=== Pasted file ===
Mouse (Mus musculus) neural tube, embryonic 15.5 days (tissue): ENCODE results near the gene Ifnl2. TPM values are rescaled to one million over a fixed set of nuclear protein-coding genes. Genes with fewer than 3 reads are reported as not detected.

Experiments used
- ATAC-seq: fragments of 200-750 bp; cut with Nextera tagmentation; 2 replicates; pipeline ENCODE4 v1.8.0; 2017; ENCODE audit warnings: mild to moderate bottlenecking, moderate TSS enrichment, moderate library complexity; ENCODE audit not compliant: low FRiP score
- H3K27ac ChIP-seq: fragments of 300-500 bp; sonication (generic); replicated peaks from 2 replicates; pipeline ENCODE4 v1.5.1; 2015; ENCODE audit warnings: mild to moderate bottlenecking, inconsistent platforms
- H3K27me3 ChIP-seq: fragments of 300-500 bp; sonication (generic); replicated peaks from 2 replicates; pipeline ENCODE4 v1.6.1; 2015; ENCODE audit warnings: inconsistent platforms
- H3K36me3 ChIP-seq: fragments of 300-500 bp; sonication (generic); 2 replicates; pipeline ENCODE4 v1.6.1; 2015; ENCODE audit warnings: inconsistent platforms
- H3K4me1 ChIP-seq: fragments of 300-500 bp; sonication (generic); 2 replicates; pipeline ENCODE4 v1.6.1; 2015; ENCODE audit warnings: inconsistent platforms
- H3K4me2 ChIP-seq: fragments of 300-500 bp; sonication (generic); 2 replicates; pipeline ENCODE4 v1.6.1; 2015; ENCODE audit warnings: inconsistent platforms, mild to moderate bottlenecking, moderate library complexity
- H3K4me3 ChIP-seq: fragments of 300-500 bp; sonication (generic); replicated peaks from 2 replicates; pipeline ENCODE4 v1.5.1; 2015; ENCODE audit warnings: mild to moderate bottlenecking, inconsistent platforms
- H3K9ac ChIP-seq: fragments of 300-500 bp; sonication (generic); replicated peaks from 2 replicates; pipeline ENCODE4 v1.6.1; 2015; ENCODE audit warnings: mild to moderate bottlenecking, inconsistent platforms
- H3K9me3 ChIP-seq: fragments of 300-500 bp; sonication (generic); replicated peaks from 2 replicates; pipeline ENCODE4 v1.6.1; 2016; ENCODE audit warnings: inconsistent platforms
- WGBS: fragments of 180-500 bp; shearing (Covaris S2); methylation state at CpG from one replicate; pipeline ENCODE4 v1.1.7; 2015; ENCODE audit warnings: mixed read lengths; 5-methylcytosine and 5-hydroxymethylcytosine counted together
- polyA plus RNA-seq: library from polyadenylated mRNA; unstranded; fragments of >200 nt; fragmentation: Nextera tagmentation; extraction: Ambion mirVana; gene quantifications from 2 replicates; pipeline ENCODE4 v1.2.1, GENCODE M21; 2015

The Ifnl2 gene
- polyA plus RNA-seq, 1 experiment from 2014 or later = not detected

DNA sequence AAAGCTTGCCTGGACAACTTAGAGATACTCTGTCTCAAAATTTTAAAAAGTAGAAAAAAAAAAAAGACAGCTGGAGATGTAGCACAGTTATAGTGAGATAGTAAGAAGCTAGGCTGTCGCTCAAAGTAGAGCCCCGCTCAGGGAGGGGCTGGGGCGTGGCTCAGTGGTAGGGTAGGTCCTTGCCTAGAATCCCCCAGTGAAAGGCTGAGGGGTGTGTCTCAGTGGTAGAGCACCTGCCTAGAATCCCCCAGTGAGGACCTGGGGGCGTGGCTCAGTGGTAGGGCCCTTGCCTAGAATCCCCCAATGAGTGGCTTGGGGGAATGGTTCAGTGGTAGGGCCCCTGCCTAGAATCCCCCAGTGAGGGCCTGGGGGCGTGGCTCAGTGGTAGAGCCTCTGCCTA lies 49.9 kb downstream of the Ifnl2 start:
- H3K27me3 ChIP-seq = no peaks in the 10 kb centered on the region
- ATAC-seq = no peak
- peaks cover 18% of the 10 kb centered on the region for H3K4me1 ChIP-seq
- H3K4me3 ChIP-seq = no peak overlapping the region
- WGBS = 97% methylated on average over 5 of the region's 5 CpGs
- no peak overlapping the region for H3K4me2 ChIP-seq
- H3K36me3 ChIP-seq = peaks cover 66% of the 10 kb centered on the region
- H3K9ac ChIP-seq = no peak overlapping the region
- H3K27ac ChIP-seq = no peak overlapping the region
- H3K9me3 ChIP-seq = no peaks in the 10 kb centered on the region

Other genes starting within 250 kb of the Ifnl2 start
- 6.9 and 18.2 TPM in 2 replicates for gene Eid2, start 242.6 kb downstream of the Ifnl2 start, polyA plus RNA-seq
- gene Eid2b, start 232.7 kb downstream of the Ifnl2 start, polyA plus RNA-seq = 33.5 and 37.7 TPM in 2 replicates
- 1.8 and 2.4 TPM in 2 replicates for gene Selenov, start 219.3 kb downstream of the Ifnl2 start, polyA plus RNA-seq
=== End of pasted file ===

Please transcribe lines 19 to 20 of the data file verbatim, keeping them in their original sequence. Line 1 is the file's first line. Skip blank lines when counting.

- peaks cover 18% of the 10 kb centered on the region for H3K4me1 ChIP-seq
- H3K4me3 ChIP-seq = no peak overlapping the region